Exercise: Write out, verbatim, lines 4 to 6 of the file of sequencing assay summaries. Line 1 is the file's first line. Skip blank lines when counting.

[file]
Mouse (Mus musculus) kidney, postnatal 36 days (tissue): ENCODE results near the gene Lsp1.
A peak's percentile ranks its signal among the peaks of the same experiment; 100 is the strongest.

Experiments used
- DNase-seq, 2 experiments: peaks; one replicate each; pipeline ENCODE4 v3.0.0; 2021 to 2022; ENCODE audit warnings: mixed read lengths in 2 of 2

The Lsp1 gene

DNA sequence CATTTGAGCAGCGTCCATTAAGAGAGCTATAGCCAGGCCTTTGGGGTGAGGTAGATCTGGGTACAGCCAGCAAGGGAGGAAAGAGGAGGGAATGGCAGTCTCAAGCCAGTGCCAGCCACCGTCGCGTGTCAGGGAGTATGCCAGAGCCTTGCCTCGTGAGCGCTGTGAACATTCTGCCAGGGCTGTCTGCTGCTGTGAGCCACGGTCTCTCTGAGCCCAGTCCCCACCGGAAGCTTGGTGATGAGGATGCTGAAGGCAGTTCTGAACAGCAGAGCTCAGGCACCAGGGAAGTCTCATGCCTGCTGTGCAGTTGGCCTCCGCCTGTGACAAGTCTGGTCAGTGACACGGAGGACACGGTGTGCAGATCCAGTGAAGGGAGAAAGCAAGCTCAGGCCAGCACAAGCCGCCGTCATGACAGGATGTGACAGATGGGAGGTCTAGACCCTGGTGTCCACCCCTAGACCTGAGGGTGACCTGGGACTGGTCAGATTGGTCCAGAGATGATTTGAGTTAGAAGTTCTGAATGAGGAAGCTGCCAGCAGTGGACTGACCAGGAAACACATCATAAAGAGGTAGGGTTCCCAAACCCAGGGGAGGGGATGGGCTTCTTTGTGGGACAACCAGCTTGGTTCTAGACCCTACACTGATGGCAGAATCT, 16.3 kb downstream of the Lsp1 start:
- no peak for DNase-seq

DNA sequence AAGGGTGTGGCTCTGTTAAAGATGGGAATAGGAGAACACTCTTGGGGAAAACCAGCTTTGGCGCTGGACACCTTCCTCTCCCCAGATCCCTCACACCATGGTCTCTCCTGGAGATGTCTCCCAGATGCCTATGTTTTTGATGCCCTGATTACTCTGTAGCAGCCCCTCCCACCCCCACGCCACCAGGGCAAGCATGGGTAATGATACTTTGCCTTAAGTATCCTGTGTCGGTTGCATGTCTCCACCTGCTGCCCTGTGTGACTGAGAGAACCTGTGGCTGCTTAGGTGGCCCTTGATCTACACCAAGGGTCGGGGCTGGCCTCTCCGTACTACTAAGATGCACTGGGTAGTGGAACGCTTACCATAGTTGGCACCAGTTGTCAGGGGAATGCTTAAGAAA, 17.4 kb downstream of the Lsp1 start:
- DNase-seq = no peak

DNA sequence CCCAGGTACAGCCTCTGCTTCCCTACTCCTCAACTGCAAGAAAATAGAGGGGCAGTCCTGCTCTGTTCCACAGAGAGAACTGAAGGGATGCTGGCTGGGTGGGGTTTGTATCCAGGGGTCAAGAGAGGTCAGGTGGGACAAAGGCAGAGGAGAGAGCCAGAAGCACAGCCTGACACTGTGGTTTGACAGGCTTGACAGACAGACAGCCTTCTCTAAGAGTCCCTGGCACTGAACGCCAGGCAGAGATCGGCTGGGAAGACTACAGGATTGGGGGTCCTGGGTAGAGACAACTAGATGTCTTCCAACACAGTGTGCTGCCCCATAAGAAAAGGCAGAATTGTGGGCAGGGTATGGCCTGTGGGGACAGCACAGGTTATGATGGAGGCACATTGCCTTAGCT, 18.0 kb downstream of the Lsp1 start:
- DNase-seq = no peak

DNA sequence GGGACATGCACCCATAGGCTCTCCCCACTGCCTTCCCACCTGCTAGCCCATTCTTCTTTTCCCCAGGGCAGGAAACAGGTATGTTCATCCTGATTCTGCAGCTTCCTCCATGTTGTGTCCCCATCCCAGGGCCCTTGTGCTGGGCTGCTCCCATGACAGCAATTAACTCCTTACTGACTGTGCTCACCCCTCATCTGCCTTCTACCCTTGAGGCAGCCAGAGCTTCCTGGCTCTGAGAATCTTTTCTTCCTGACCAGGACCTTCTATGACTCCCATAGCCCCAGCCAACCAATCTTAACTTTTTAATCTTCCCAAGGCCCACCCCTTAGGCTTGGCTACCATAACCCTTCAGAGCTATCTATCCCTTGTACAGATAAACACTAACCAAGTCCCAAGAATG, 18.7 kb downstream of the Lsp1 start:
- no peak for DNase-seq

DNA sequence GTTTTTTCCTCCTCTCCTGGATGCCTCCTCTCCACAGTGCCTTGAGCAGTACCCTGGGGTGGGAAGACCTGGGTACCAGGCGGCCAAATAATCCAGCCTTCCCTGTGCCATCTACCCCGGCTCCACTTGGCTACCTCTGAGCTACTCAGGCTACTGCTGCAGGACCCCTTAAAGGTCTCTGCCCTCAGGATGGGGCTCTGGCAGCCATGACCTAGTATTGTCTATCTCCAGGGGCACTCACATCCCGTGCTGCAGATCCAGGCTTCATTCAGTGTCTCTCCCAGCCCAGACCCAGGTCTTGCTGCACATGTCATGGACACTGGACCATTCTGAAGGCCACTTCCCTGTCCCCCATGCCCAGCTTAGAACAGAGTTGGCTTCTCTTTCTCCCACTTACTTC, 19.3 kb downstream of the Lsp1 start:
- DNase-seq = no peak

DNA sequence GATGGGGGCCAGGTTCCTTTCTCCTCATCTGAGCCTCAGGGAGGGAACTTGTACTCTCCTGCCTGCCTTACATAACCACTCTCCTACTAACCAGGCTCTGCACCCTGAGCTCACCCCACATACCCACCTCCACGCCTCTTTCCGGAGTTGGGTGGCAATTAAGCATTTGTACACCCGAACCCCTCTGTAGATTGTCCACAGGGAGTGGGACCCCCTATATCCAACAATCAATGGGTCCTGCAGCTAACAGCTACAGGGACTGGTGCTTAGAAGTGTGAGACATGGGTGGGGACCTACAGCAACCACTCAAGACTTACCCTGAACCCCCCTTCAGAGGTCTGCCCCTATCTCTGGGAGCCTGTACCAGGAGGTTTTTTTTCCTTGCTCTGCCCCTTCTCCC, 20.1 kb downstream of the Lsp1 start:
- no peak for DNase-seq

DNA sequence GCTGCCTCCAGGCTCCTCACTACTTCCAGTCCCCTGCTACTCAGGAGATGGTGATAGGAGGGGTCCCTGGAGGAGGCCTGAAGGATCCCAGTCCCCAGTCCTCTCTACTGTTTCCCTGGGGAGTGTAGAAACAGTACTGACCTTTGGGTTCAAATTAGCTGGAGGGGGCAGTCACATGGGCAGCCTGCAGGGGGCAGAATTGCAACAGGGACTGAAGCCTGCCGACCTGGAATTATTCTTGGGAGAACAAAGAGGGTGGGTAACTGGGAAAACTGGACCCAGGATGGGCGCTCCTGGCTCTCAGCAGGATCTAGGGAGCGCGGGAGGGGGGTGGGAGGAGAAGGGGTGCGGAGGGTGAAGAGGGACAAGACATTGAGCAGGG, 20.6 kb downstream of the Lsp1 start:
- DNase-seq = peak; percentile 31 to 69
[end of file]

- DNase-seq, 2 experiments: peaks; one replicate each; pipeline ENCODE4 v3.0.0; 2021 to 2022; ENCODE audit warnings: mixed read lengths in 2 of 2

The Lsp1 gene

DNA sequence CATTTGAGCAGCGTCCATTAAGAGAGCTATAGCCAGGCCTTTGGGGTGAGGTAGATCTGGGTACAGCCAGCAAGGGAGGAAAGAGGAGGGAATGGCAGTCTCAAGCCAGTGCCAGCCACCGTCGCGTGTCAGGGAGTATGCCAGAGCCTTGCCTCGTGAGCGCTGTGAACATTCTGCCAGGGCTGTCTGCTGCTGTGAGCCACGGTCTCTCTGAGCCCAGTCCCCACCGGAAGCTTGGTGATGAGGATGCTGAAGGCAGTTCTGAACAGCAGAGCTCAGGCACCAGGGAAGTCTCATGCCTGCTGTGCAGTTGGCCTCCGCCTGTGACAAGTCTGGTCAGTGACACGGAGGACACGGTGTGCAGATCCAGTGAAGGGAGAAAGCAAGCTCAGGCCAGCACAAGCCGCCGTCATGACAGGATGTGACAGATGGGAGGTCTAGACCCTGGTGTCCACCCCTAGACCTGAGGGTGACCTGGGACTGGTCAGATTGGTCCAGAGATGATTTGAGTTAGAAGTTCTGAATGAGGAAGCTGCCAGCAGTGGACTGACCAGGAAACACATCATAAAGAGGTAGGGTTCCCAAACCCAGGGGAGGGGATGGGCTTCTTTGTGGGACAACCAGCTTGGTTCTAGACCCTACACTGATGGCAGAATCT, 16.3 kb downstream of the Lsp1 start: